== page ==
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Ethics in Biosciences Research, University of Oxford

Editorial Team Ethics, RRI

How do you understand Ethics in biosciences research? Ethics in biosciences research should be understood as means to ensure high-quality research and guarantee the protection of fundamental rights. Even though ethic principles are well defined and established, as biosciences research progresses, new ethical conflicts may arise. All biosciences research must be carried out within the good practice framework that Ethics represents. What are the current standards and actions to achieve better Ethics in your University and in your country? In the case of human subjects’ research, all research conducted on National Health Service (NHS) patients or their information must be approved by the Research Ethics Committee (REC) of the National Research Ethics Service (NRES) which coordinates RECs across the UK. If the research does not include NHS patients or their information, the University of Oxford has its own system of research ethics governance: the Central University Research Ethics Committee (CUREC). The majority of approvals are decentralised to Interdivisional RECs, and then to Departmental RECs. In the case of research conducted on animals, the UK has strict regulations that are overseen by the Home Office Department of the Government. Researchers must be trained and be granted a Home Office License in order to be able to conduct research on animals. What are you aiming for with the implementation of the STARBIOS2 actions towards better Ethics standards for your institute? In relation to Ethics, our strategy is to raise awareness and evaluate the procedures for planning and including research ethical issues in …

STARBIOS2_FEATURES IMAGE education in Biosciences

Education as a key RRI issue, seen by the University of Oxford

Editorial Team Education, RRI

How do you understand Education in biosciences research?   Science education is a key element of Responsible Research and Innovation (RRI) framework. The aim is to better connect science and society through various educational approaches and interventions. This is particularly important in biosciences, which can help address some of the key societal challenges identified in Horizon 2020, including health, demographic change and wellbeing as well as food security, sustainable agriculture and forestry, and the bioeconomy. What are the current standards and actions to achieve better Education in your University and in your country? NIHR Oxford BRC Research and Education Working group offers a variety of opportunities for training aimed to increase the research capacity of those working in the NHS. There are research Grand Rounds (lectures) for nurses and weekly newsletters to raise awareness of internal and external funding opportunities. The University of Oxford also hosts the Oxford University Clinical Academic Graduate School, which offers an academic foundation programme and Academic Fellowships. What are you aiming for with the implementation of the STARBIOS2 actions towards better Education standards for your institute? There are many educational opportunities at the University of Oxford via departmental seminars and training programmes associated with the NIHR Oxford BRC. We aim to identify the most appropriate avenues to disseminate RRI. These opportunities will fit into the delivery mechanism of the educational programmes, the local entrepreneurial milieu, and focus on the work of the NIHR Oxford BRC. What kind of actions are you going to establish to …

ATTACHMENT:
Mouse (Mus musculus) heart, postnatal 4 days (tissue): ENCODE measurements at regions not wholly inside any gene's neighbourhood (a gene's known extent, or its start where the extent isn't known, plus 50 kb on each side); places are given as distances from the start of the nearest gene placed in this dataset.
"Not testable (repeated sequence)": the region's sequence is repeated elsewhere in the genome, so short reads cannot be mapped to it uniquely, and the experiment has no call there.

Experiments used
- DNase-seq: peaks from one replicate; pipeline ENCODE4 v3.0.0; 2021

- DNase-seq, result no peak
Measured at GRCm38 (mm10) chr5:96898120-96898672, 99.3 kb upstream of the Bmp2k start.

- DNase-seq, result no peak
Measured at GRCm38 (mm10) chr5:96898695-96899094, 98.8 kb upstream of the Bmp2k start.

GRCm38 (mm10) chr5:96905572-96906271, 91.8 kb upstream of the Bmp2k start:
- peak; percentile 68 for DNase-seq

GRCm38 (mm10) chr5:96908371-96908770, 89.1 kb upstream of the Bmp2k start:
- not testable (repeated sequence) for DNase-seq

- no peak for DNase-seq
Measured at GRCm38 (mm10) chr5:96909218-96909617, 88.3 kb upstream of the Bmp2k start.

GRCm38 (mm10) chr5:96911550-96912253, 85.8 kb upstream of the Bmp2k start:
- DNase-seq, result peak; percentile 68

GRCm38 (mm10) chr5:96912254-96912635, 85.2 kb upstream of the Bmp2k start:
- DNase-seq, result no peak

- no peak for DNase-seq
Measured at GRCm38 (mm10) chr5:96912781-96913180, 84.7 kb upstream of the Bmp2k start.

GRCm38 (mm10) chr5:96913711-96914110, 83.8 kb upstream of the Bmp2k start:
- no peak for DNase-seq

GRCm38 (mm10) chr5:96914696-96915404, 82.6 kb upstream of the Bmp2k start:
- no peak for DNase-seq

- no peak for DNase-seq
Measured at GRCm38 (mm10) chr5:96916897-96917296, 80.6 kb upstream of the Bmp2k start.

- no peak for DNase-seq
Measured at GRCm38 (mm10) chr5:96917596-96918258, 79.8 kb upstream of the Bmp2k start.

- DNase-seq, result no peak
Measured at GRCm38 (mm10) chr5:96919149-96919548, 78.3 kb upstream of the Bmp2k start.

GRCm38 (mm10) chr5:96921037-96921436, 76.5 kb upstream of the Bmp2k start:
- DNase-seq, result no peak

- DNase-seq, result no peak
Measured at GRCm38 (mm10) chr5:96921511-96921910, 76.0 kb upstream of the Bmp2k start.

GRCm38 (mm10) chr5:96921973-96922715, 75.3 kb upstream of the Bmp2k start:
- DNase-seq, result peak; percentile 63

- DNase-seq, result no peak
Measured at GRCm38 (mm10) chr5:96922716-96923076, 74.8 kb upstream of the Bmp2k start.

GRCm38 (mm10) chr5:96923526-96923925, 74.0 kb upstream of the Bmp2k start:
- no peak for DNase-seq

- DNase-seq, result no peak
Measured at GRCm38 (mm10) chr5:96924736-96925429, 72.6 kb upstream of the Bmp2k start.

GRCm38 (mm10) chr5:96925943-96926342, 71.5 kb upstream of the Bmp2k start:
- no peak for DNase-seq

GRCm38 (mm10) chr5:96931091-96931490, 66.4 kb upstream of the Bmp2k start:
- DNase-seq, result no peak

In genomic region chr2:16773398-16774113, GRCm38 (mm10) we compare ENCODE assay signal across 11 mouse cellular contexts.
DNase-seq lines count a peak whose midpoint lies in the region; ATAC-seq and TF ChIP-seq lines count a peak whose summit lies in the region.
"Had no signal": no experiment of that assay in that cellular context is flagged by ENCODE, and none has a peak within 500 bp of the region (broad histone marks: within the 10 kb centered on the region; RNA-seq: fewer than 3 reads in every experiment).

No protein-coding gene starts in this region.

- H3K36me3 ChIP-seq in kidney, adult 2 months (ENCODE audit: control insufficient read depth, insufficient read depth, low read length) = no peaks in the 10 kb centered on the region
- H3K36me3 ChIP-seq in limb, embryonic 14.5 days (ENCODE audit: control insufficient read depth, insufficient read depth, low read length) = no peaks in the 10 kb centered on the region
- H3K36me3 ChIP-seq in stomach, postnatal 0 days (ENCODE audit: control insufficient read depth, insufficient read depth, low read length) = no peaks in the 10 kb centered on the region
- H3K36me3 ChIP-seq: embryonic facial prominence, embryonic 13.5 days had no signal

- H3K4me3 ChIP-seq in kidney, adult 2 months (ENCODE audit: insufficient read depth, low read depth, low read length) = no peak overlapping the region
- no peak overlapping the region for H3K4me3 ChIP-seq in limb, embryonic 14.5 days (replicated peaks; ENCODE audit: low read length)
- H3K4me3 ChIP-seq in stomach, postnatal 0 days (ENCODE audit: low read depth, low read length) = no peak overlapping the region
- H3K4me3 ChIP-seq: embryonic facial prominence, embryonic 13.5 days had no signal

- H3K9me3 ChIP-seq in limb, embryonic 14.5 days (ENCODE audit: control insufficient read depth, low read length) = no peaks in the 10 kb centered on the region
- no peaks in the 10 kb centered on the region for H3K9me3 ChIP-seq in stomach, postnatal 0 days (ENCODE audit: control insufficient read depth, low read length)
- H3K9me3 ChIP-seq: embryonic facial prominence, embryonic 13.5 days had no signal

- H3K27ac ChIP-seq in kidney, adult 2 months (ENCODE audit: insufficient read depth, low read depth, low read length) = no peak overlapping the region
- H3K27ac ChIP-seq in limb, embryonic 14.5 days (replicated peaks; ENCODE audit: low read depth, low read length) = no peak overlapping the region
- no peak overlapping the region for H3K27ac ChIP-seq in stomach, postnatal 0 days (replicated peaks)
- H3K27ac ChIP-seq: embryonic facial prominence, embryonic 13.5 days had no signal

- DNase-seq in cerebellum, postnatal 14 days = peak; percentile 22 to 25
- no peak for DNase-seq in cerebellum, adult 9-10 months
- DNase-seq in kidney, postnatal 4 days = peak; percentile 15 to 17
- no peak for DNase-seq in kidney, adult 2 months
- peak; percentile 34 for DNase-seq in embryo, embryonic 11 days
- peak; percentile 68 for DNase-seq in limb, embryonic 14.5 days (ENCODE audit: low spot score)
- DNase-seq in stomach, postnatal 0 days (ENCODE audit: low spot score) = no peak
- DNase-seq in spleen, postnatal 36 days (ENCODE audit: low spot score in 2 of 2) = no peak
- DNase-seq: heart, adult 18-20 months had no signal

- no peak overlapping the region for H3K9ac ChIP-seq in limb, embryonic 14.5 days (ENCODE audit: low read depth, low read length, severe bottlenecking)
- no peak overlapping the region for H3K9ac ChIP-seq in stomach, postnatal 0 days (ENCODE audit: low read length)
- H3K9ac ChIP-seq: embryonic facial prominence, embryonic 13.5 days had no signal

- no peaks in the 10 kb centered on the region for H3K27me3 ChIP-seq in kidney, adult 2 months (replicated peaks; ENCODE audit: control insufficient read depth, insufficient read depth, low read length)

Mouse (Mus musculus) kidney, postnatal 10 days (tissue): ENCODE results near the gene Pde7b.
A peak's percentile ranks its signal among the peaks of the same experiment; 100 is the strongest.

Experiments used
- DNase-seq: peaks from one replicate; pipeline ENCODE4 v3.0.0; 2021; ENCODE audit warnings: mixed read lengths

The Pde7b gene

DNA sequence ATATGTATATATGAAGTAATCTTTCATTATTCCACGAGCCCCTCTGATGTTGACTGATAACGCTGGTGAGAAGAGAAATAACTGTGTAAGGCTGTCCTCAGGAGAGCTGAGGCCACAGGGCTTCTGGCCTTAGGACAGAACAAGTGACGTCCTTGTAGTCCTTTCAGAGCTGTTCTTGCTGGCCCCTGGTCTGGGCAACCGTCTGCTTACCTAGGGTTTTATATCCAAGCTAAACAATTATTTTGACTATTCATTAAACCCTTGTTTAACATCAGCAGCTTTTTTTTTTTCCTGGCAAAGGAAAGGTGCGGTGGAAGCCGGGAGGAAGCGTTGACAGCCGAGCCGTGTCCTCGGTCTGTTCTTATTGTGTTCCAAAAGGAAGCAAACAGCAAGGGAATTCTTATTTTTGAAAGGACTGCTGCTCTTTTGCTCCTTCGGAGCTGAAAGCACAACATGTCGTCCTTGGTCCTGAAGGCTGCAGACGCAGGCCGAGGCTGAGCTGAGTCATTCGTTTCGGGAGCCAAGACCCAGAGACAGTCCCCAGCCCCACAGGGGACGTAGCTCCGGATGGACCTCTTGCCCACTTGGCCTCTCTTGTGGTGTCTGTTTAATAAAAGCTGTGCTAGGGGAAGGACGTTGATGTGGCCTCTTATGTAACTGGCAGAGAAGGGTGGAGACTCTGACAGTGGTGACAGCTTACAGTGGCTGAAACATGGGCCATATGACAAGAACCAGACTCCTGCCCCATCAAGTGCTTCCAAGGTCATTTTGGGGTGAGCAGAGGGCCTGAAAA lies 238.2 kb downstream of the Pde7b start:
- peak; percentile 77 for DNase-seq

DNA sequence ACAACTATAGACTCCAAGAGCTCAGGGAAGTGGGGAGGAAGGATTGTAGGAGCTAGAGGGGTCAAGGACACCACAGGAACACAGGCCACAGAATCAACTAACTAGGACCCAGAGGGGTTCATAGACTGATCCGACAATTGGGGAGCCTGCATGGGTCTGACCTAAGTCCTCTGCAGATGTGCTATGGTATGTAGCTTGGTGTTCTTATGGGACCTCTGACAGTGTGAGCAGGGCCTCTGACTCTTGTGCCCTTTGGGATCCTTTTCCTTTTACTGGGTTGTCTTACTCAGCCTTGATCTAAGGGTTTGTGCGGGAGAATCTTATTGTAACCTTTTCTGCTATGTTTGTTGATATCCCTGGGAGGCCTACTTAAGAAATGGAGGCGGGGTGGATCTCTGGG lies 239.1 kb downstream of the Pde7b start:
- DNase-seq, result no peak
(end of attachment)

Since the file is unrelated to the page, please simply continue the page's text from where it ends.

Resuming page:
Open Access in Biosciences, seen by the University of Oxford, UK

Editorial Team Open Access, RRI

How do you understand Open Access in biosciences research?  Open access is a way of eliminating permission and price barriers in order to guarantee free access to biosciences research publications. Open access means that the public can access your work. This facilitates greater exposure and higher citation rates because researchers from other countries can view your work. What are the current standards and actions to achieve better Open Access in your University and in your country? The University of Oxford is very committed to open access and has a webpage dedicated to explaining the University’s position: http://openaccess.ox.ac.uk/ – policy and information. As researchers are actively encouraged to publish open access, this requires a collaborative project that involves many departments such as Research Services, Bodleian Libraries, IT Services, Planning and Resource Allocation Section, Oxford University Press, and Academic Divisions. There is also an open access policy in institutions of higher education throughout the United Kingdom due to the Research Excellence Framework (REF). In order to receive higher education funding (HEFCE), REF requires journal articles to be made Open Access. The aim of the policy is to increase the amount of UK research which is freely available – and more articles open access means higher REF scores in 2021. What are you aiming for with the implementation of the STARBIOS2 actions towards better Open Access standards for your institute? The University of Oxford is a leading institution in open access and led a strong communication strategy to engage researchers. We aim to …